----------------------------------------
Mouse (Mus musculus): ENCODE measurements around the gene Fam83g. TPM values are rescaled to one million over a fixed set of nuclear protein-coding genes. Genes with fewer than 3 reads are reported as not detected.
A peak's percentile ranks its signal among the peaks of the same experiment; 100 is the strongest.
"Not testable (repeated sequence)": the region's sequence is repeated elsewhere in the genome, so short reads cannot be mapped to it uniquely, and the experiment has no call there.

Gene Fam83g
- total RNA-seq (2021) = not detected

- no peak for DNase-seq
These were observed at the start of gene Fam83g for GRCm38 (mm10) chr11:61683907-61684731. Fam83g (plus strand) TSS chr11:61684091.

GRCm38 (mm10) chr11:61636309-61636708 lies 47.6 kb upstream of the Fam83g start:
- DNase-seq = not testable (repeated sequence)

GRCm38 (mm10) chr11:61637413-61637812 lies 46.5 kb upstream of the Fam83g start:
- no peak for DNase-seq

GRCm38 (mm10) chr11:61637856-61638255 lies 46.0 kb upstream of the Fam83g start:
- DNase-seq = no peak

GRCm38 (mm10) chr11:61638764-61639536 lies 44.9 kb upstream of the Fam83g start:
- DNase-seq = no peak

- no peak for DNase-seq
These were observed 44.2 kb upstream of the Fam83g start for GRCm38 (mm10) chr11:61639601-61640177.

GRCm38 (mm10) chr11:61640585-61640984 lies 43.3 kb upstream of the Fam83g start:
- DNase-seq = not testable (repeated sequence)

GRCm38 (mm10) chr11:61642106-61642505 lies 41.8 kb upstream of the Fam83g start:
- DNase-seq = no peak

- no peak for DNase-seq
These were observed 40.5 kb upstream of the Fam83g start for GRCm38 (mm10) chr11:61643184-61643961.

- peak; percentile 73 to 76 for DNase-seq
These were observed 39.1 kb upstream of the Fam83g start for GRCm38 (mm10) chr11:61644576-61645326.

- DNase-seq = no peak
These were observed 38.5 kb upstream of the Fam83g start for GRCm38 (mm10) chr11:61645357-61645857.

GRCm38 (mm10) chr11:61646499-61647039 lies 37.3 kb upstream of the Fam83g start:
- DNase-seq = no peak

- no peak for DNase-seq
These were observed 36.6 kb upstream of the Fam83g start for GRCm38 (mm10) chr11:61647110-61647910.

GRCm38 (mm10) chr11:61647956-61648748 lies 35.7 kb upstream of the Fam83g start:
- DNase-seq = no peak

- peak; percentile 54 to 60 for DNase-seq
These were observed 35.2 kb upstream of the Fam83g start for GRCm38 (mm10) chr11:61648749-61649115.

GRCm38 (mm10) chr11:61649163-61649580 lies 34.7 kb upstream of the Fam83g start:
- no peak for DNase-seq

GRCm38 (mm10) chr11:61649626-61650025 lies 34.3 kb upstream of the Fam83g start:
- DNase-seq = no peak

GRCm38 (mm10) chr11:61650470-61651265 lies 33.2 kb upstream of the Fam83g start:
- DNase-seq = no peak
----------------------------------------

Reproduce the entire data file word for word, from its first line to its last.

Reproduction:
Mouse (Mus musculus): ENCODE measurements around the gene Fam83g. TPM values are rescaled to one million over a fixed set of nuclear protein-coding genes. Genes with fewer than 3 reads are reported as not detected.
A peak's percentile ranks its signal among the peaks of the same experiment; 100 is the strongest.
"Not testable (repeated sequence)": the region's sequence is repeated elsewhere in the genome, so short reads cannot be mapped to it uniquely, and the experiment has no call there.

Gene Fam83g
- total RNA-seq (2021) = not detected

- no peak for DNase-seq
These were observed at the start of gene Fam83g for GRCm38 (mm10) chr11:61683907-61684731. Fam83g (plus strand) TSS chr11:61684091.

GRCm38 (mm10) chr11:61636309-61636708 lies 47.6 kb upstream of the Fam83g start:
- DNase-seq = not testable (repeated sequence)

GRCm38 (mm10) chr11:61637413-61637812 lies 46.5 kb upstream of the Fam83g start:
- no peak for DNase-seq

GRCm38 (mm10) chr11:61637856-61638255 lies 46.0 kb upstream of the Fam83g start:
- DNase-seq = no peak

GRCm38 (mm10) chr11:61638764-61639536 lies 44.9 kb upstream of the Fam83g start:
- DNase-seq = no peak

- no peak for DNase-seq
These were observed 44.2 kb upstream of the Fam83g start for GRCm38 (mm10) chr11:61639601-61640177.

GRCm38 (mm10) chr11:61640585-61640984 lies 43.3 kb upstream of the Fam83g start:
- DNase-seq = not testable (repeated sequence)

GRCm38 (mm10) chr11:61642106-61642505 lies 41.8 kb upstream of the Fam83g start:
- DNase-seq = no peak

- no peak for DNase-seq
These were observed 40.5 kb upstream of the Fam83g start for GRCm38 (mm10) chr11:61643184-61643961.

- peak; percentile 73 to 76 for DNase-seq
These were observed 39.1 kb upstream of the Fam83g start for GRCm38 (mm10) chr11:61644576-61645326.

- DNase-seq = no peak
These were observed 38.5 kb upstream of the Fam83g start for GRCm38 (mm10) chr11:61645357-61645857.

GRCm38 (mm10) chr11:61646499-61647039 lies 37.3 kb upstream of the Fam83g start:
- DNase-seq = no peak

- no peak for DNase-seq
These were observed 36.6 kb upstream of the Fam83g start for GRCm38 (mm10) chr11:61647110-61647910.

GRCm38 (mm10) chr11:61647956-61648748 lies 35.7 kb upstream of the Fam83g start:
- DNase-seq = no peak

- peak; percentile 54 to 60 for DNase-seq
These were observed 35.2 kb upstream of the Fam83g start for GRCm38 (mm10) chr11:61648749-61649115.

GRCm38 (mm10) chr11:61649163-61649580 lies 34.7 kb upstream of the Fam83g start:
- no peak for DNase-seq

GRCm38 (mm10) chr11:61649626-61650025 lies 34.3 kb upstream of the Fam83g start:
- DNase-seq = no peak

GRCm38 (mm10) chr11:61650470-61651265 lies 33.2 kb upstream of the Fam83g start:
- DNase-seq = no peak